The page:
However, when it comes to placing a number value on the draft pick, I believe that they should be treated as what they really are – a lottery ticket with a huge payout. The Braves’ 26th pick they gave up (which has a signing bonus of just under $2M) might only produce an everyday player 10% of the time, but when it does, the net value might be in the range of $50 million.
      If you offered a team $1M for this draft pick, they could do one of two things. They could say, 90% of the time this is going to be worthless, so I’ll take the sure $1M. On the other hand, they could calculate that the pick will be worth an average of $5M and costs just $2M, for an average net value of $3M, and decide to play the lottery. If the prospect fails (which they likely will), it might look like a bad decision, but over the long haul, playing the odds should pay off.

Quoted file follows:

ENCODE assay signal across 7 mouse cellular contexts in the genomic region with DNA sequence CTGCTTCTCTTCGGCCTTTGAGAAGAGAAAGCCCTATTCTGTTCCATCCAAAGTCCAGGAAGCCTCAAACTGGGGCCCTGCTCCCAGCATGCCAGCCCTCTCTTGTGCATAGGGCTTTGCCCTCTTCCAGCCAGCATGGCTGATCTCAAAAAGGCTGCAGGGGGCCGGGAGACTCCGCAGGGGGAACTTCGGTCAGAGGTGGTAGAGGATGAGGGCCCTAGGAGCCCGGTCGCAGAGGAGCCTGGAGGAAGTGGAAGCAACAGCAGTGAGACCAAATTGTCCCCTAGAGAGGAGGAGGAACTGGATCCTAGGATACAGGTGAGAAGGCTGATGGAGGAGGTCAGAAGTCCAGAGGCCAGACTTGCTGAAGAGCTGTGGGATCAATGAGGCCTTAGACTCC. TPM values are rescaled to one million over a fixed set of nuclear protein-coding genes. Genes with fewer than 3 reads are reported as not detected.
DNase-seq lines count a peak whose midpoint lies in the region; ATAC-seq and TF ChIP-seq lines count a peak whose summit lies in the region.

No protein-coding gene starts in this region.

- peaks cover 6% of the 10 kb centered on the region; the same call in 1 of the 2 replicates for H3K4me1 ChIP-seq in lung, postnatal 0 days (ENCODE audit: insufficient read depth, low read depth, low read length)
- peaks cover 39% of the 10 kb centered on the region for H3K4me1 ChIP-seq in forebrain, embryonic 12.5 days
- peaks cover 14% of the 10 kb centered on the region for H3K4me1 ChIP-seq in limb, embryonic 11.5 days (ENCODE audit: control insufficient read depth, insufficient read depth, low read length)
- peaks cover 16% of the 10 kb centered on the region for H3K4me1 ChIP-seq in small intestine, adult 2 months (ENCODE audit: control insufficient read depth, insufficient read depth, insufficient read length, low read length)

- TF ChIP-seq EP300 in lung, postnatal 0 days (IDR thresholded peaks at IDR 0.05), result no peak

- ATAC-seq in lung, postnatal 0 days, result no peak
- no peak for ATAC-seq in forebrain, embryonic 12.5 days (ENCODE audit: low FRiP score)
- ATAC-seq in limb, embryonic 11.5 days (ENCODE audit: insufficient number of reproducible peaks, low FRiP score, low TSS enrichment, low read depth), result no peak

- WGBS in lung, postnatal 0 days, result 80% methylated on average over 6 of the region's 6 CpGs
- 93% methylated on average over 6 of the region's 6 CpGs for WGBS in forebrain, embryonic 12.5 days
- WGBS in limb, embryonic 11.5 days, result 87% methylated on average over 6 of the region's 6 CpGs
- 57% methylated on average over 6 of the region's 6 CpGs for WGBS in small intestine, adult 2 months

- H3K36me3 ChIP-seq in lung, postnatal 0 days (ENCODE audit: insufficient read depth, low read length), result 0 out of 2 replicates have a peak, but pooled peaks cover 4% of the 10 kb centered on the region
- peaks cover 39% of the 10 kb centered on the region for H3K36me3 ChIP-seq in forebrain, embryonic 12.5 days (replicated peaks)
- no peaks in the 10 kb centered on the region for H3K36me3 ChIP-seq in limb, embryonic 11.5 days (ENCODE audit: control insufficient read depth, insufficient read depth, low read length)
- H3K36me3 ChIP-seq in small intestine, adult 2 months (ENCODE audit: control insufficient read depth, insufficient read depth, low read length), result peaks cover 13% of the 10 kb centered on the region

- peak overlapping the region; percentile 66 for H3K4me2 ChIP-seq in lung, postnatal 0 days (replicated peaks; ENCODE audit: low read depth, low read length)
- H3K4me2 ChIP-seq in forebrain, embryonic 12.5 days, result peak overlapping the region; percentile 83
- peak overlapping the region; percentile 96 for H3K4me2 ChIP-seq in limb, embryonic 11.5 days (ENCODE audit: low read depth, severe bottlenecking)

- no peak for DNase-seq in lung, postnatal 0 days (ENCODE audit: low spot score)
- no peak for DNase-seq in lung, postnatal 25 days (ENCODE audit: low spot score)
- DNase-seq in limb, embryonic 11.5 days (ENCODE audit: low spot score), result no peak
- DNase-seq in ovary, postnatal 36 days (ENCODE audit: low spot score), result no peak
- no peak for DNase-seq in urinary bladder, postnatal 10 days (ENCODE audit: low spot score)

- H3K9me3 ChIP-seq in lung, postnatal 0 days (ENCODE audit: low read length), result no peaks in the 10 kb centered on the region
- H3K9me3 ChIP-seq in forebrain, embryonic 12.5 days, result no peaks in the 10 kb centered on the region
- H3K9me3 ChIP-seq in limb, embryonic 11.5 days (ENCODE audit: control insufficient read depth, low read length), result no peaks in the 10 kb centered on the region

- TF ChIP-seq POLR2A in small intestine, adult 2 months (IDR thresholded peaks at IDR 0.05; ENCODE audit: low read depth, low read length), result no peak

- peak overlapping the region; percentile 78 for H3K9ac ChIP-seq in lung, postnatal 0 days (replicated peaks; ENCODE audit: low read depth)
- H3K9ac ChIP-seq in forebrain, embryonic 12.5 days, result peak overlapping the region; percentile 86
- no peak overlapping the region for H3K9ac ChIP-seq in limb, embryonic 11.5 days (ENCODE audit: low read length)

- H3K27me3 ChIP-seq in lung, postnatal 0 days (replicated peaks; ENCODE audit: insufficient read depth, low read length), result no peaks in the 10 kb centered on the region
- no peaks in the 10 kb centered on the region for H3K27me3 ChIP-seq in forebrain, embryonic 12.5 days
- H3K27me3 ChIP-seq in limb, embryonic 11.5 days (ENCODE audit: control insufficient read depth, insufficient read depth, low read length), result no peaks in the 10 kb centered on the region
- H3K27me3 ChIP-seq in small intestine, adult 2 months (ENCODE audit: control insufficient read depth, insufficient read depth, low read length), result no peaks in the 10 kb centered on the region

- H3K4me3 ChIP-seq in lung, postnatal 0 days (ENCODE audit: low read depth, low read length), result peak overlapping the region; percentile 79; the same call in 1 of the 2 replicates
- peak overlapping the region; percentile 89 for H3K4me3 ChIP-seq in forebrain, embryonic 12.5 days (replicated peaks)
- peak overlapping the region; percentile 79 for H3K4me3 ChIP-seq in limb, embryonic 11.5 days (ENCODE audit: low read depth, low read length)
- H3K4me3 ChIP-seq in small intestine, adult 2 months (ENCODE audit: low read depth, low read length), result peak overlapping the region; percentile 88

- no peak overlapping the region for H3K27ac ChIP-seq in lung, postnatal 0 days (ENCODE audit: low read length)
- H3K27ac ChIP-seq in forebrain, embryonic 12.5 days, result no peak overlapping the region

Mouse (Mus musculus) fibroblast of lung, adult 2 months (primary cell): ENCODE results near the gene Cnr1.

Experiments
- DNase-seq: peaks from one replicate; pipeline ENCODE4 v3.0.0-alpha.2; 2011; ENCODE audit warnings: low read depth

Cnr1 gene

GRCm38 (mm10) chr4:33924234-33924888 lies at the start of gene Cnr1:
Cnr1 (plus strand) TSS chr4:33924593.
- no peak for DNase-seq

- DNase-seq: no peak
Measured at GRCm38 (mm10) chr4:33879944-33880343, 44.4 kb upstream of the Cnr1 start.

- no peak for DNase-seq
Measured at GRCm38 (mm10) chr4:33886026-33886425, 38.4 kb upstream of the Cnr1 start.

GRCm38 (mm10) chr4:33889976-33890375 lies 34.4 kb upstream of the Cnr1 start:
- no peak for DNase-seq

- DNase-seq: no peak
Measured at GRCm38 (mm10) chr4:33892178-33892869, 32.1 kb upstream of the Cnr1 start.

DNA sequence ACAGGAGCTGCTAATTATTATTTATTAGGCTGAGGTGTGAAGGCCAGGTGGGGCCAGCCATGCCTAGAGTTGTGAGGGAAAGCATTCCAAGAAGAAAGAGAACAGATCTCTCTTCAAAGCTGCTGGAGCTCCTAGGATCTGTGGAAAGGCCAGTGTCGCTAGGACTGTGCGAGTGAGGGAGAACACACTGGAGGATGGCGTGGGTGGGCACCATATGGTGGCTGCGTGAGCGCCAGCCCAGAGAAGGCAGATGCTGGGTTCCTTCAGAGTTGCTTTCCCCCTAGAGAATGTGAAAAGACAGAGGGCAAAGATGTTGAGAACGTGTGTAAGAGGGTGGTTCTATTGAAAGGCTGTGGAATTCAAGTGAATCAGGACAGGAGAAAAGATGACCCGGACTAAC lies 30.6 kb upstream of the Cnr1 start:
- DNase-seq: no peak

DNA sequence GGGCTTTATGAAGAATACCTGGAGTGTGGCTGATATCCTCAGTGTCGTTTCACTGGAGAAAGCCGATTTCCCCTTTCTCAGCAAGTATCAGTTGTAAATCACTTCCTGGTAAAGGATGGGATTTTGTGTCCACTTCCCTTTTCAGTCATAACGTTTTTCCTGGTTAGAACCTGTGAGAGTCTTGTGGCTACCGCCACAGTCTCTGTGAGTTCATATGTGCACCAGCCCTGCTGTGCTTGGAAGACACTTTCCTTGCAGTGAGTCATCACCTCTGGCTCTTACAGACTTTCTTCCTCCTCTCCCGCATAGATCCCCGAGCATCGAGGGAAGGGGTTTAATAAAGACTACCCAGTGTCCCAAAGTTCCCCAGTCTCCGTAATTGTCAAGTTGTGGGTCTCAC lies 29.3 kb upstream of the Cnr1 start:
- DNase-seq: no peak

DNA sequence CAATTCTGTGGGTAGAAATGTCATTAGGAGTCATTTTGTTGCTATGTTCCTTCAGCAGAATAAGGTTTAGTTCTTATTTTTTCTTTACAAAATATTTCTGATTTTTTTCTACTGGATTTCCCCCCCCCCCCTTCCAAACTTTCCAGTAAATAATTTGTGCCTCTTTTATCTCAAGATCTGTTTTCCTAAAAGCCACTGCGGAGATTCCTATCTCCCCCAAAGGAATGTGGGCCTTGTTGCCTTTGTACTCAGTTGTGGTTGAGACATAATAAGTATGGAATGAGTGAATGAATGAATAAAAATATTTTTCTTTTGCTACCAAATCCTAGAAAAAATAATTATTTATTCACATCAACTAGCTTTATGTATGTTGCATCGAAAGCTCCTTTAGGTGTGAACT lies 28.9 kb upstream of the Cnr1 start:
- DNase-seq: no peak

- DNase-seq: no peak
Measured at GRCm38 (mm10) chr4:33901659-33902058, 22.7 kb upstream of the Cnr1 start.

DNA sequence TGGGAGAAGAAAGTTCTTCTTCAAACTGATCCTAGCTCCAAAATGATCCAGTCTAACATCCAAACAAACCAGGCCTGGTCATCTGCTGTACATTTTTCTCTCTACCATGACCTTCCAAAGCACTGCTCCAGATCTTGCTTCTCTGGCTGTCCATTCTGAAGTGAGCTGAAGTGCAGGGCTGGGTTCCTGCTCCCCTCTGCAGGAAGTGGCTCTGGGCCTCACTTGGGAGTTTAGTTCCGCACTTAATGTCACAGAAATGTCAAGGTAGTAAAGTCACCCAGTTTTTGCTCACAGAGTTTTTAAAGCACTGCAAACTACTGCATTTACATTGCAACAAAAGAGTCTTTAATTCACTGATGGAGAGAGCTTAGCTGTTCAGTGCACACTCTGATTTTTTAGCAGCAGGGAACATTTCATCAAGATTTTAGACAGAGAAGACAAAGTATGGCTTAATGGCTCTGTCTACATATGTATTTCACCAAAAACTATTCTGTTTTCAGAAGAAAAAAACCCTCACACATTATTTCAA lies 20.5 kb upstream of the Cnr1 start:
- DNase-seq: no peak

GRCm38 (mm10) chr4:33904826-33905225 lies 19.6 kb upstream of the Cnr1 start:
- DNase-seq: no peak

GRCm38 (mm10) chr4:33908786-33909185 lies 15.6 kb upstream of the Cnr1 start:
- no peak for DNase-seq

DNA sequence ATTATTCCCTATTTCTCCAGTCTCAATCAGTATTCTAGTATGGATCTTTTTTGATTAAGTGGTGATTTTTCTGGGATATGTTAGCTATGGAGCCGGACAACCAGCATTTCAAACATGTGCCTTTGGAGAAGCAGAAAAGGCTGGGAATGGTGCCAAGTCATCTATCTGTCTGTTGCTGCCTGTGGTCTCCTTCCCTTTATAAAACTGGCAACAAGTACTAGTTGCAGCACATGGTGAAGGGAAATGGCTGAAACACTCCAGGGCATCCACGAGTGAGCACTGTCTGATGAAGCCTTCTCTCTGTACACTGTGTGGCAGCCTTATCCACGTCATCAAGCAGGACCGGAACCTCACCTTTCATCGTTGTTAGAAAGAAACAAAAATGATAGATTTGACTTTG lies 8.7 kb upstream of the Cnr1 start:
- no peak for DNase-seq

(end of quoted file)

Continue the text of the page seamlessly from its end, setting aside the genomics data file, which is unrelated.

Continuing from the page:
• said...

        Thanks for your response. One thing that gets mixed up is looking at average value of the pick instead of the specific pick itself. In the example of the Braves with the 26th pick, and lazy shorthanding 1 WAR = 5MM, for a six year controlled contract you’re looking at more than 10 WAR once arbitration cycles start for the 50MM lottery ticket to appear. Looking through history, only 3 of 49 picks have done that (gone over 10 WAR) – Alan Trammel takes up most of the average score hike with 70.4 WAR, Dave Henderson takes 27.6 WAR, and everybody’s favorite ex-ballplayer MLB analyst Dan Plesac has 17.6 WAR. That’s it. Each pick has slightly different historical results, but as you noted, the 21-30 picks in the draft aren’t exactly overflowing gardens.

        But I’d also say the lottery ticket is the way to describe it. One Mike Trout appearing is enough to get a lot of attention on the draft. Like I said, everybody loves them some upside. Looking forward to your parts 2 & 3. I do think the calculation on the lottery ticket odds is off though, and there are variations year to year with draft talent that teams can adjust their willingness to part with picks and currently draft pool money under the new CBA.